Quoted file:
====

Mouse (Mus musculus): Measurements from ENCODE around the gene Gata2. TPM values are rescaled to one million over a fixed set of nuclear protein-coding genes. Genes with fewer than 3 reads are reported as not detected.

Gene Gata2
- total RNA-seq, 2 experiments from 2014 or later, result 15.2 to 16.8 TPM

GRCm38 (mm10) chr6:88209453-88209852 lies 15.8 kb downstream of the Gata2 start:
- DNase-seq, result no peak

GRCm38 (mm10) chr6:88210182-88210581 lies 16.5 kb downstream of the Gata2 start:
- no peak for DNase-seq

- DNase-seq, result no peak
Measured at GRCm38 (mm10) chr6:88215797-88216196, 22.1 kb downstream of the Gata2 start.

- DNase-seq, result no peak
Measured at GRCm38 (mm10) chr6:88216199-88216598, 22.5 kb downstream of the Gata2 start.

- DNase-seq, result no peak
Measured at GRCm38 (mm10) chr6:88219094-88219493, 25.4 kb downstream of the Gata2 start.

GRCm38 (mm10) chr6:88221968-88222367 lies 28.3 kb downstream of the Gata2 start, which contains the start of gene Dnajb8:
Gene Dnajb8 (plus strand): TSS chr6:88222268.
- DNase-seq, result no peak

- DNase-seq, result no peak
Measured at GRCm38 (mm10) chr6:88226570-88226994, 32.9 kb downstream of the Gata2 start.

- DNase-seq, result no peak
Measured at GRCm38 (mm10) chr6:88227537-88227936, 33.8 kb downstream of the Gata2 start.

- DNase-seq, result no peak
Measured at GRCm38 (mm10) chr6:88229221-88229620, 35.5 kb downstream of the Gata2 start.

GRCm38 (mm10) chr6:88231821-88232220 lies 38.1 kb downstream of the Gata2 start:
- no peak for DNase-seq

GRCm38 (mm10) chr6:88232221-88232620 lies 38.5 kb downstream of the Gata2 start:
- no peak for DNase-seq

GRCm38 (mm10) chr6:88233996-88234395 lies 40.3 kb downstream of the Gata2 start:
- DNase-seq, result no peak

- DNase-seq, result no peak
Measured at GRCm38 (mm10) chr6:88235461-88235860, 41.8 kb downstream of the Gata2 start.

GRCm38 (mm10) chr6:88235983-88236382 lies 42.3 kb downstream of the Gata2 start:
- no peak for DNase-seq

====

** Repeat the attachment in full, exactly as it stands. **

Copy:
Mouse (Mus musculus): Measurements from ENCODE around the gene Gata2. TPM values are rescaled to one million over a fixed set of nuclear protein-coding genes. Genes with fewer than 3 reads are reported as not detected.

Gene Gata2
- total RNA-seq, 2 experiments from 2014 or later, result 15.2 to 16.8 TPM

GRCm38 (mm10) chr6:88209453-88209852 lies 15.8 kb downstream of the Gata2 start:
- DNase-seq, result no peak

GRCm38 (mm10) chr6:88210182-88210581 lies 16.5 kb downstream of the Gata2 start:
- no peak for DNase-seq

- DNase-seq, result no peak
Measured at GRCm38 (mm10) chr6:88215797-88216196, 22.1 kb downstream of the Gata2 start.

- DNase-seq, result no peak
Measured at GRCm38 (mm10) chr6:88216199-88216598, 22.5 kb downstream of the Gata2 start.

- DNase-seq, result no peak
Measured at GRCm38 (mm10) chr6:88219094-88219493, 25.4 kb downstream of the Gata2 start.

GRCm38 (mm10) chr6:88221968-88222367 lies 28.3 kb downstream of the Gata2 start, which contains the start of gene Dnajb8:
Gene Dnajb8 (plus strand): TSS chr6:88222268.
- DNase-seq, result no peak

- DNase-seq, result no peak
Measured at GRCm38 (mm10) chr6:88226570-88226994, 32.9 kb downstream of the Gata2 start.

- DNase-seq, result no peak
Measured at GRCm38 (mm10) chr6:88227537-88227936, 33.8 kb downstream of the Gata2 start.

- DNase-seq, result no peak
Measured at GRCm38 (mm10) chr6:88229221-88229620, 35.5 kb downstream of the Gata2 start.

GRCm38 (mm10) chr6:88231821-88232220 lies 38.1 kb downstream of the Gata2 start:
- no peak for DNase-seq

GRCm38 (mm10) chr6:88232221-88232620 lies 38.5 kb downstream of the Gata2 start:
- no peak for DNase-seq

GRCm38 (mm10) chr6:88233996-88234395 lies 40.3 kb downstream of the Gata2 start:
- DNase-seq, result no peak

- DNase-seq, result no peak
Measured at GRCm38 (mm10) chr6:88235461-88235860, 41.8 kb downstream of the Gata2 start.

GRCm38 (mm10) chr6:88235983-88236382 lies 42.3 kb downstream of the Gata2 start:
- no peak for DNase-seq